Strategy for maintaining proprietary information in R&D outsourcing

9 Jul 2010 Sandeep Mehta

R&D management journal has laid out an interesting strategy for managing Information leakage in innovation outsourcing:

This paper studies an R&D outsourcing contract between a firm and a contractor, considering the possibility that in the interim stage, the contractor might sell the innovation to a rival firm. Our result points out that due to the competition in the interim stage, the reward needed to prevent leakage will be pushed up to the extent that a profitable leakage-free contract does not exist. This result will also apply to cases considering revenue-sharing schemes and a disclosure punishment for commercial theft. 

Take away in this case is that the before the R&D matures and revenue sharing begins, the contractor has an incentive to maximize revenues by “leaking” the information.  Rewards and or punishment for leaks need to be higher during the R&D phase and can be moderated at manufacturing stage.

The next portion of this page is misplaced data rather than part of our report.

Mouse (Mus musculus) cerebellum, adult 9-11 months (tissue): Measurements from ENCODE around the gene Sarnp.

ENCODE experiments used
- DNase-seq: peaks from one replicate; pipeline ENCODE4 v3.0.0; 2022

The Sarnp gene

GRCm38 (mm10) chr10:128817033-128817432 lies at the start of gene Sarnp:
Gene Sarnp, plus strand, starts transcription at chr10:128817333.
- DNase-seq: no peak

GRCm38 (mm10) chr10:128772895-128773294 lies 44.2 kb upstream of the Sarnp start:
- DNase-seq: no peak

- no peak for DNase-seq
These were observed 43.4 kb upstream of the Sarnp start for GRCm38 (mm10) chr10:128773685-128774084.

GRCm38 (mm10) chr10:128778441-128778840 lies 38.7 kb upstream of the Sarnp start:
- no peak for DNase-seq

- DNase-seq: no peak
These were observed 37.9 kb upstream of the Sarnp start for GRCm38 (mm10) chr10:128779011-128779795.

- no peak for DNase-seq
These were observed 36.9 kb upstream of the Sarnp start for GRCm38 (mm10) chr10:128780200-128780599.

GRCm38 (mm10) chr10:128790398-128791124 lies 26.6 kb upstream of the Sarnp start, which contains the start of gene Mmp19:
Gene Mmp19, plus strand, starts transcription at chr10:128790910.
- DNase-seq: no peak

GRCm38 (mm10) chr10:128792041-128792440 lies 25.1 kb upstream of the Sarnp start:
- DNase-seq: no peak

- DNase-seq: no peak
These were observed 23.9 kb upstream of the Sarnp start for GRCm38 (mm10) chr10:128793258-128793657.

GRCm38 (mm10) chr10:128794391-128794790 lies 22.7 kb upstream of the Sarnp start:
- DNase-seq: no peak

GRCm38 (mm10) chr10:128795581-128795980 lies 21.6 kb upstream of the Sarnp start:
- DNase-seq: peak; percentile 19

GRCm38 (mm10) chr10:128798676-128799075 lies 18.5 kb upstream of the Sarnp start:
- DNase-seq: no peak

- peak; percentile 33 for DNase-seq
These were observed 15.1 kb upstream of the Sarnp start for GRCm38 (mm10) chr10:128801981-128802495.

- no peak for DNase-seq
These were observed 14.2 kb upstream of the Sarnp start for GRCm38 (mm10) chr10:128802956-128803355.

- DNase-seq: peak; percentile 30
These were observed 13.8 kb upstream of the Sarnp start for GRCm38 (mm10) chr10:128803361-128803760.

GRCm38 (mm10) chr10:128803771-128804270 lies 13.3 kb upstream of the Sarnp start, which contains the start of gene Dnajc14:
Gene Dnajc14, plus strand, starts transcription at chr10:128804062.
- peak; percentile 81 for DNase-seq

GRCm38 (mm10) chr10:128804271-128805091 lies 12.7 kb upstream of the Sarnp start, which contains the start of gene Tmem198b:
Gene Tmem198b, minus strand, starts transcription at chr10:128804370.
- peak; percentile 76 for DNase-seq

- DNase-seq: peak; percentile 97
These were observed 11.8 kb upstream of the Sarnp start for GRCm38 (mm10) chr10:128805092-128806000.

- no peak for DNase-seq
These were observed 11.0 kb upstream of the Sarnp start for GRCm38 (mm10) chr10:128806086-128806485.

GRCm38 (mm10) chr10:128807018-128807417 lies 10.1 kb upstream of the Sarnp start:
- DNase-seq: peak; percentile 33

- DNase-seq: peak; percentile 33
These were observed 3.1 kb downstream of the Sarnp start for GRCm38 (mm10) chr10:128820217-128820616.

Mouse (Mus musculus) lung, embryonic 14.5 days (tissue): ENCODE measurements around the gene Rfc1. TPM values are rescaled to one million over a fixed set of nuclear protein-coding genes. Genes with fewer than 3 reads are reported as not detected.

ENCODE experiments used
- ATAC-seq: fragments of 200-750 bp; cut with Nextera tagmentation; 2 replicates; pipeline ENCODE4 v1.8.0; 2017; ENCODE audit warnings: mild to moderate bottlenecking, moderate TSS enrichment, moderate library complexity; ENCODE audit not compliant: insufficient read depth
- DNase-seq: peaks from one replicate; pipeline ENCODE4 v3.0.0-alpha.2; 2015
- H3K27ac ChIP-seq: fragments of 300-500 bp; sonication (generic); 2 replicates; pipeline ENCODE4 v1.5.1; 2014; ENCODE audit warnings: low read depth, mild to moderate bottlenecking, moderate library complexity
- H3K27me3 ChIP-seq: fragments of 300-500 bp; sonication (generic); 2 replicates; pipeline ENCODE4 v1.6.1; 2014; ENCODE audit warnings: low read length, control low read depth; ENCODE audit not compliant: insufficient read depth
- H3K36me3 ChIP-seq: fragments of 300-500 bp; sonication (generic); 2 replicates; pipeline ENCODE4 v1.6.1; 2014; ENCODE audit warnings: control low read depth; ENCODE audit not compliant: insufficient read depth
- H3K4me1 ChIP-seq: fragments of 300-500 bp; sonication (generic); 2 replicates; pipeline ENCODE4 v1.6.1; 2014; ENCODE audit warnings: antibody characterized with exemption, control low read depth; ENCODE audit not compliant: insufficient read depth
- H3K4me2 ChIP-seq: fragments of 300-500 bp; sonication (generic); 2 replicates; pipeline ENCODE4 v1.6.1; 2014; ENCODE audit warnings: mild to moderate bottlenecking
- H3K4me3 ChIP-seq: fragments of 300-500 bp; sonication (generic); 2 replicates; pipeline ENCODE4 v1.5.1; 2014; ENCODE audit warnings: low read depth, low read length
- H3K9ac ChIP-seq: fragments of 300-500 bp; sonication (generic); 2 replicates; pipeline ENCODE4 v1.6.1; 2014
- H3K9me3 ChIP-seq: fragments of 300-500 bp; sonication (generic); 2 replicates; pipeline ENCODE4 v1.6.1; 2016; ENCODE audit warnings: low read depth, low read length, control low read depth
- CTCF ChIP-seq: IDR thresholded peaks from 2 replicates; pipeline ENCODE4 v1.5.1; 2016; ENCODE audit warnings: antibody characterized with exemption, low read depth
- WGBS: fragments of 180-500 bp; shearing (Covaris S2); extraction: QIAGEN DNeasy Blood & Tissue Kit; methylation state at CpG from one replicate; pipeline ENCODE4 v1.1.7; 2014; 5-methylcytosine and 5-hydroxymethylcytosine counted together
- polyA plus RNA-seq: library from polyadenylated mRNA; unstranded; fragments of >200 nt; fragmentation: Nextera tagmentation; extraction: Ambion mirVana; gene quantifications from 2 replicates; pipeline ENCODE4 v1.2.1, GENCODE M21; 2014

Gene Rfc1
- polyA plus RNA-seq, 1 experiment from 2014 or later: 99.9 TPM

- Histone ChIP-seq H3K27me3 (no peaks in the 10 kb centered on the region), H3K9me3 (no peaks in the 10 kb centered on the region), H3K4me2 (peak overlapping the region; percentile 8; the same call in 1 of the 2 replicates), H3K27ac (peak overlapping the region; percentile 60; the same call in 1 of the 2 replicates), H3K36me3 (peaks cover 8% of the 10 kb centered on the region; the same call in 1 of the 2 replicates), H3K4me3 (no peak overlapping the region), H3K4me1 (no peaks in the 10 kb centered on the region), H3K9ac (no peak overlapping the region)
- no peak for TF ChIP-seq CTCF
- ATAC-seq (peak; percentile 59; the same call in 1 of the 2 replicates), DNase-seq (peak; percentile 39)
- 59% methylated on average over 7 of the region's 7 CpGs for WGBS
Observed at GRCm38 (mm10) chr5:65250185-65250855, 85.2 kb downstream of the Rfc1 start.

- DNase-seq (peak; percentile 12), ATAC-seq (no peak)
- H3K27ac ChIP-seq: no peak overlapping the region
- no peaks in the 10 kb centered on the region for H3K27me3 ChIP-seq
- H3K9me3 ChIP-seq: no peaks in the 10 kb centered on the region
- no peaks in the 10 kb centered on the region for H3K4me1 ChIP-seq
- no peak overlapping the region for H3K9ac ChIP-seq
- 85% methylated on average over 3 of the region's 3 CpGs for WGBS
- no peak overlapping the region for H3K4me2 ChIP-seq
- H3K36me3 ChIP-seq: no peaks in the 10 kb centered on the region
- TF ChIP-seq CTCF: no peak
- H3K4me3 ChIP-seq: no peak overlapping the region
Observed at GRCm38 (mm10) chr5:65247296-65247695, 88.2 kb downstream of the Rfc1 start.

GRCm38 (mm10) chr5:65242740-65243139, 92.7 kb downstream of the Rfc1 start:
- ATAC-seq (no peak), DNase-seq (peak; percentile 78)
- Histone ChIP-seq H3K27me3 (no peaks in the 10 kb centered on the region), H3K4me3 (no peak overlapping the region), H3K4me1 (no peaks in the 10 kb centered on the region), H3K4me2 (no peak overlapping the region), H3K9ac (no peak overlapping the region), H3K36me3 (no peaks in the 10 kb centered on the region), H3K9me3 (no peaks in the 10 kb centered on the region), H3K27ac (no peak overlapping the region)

Then, we demonstrate that in a competitive mechanism where the R&D firm hires two contractors together with a relative performance scheme, the disclosure punishment might help and there exists a perfect Bayesian Nash equilibrium where the probability of information leakage is lower and the equilibrium reward is also cheaper than hiring one contractor.

This is very interesting.  If we have two contractors than probability of leakage is lower! Sounds counter intuitive on the surface, but clearly there is some logic to it – if rivalry can work in internal R&D teams, it could help with external collaborators as well.  May be R&D managers can consider Coloplast’s approach?

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